Officials at the centers in the coastal towns of New Haven and Milford said that most of their initial assistance went to replenish food banks in Meriden and East Haven.

"We coordinated a drive through Centro San Jose in Fair Haven to replenish food, nonperishable items, cleaning supplies, batteries, battery-operated radios, diapers and baby wipes for distribution through the East Haven Food Bank," said Peter O’Donnell, director of fund development for Catholic Charities.

He noted that Catholic Charities works through local offices, centers and parishes to provide basic human needs, rental support, counseling services or referrals to other types of resources as requested by parishioners. A complete listing of  the Catholic Charities offices and family centers in the archdiocese may be found online at ccaoh.org/locations.html.

Among the victims of Sandy was St. Gabriel Parish in Milford, where the 16-foot storm surge that hit the coastline at around midnight broke through a cement patio, spilling two to three feet of water into the first floor of the beachfront rectory; flooded the church basement with five to six feet of water that destroyed the furnace; and damaged the exterior of a newly built garage.

Father Maurice Maroney, pastor of the parish for the past 16 years, said he had boarded up the rectory and left the parish by noon on Oct. 29 to stay with a cousin in Stratford after police came through to evacuate the area.

But when his secretary called the next morning with the devastating news, he was in a state of disbelief.

Water in the rectory destroyed belongings including pieces of furniture that were found floating through the rooms of the first floor.

"I thought we were prepared," he said. "We had just gone through Hurricane Irene in August of last year that took off the front porch; but we didn’t get a drop of water in the rectory."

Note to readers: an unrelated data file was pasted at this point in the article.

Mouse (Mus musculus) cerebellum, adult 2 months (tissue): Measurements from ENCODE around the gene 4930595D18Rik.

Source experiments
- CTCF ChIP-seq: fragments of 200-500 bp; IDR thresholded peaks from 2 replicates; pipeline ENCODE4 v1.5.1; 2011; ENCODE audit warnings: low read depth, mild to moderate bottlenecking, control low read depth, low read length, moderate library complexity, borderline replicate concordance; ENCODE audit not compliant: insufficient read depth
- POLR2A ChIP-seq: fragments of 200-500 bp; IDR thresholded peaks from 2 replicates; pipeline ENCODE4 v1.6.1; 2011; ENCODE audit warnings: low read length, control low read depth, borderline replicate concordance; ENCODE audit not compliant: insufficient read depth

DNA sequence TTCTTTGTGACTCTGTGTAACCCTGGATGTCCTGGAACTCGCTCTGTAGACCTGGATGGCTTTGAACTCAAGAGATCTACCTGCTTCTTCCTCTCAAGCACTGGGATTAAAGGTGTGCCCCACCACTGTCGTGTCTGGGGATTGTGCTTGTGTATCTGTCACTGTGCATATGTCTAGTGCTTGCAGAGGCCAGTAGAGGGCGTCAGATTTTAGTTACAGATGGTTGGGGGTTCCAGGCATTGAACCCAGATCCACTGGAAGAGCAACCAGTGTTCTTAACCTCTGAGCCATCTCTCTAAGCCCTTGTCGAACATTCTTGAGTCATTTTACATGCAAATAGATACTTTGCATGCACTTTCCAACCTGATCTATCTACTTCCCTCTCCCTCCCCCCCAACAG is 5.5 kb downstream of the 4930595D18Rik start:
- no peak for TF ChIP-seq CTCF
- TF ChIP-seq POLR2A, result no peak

To heat the church in the following weeks, the parish rented large portable heaters to blow heat through large hoses into the building through openings made by removing some of the church’s stained glass windows.

Since Irene, the parish purchased a new furnace for the church, which now is installed; built a new garage that was finished only two months ago; and recently purchased a set of steps for the rectory. All were destroyed or damaged by Sandy.

"It’s awful to see your belongings thrown away, and it’s been exhausting to come here every day to help with the clean-up," said Father Maroney. "But when I think of all the families with children who’ve been disrupted or have lost their homes, it doesn’t compare."

Father Maroney said parish records such as baptismal and marriage certificates were not damaged; all are housed in an office in the parish center.

Anyone needing help with relief from the hurricane can contact Catholic Charities through local offices. Small grants are also available to parishioners in the archdiocese who have fallen on hard times through the Emergency Assistance Fund, an initiative of the Archbishop’s Annual Appeal.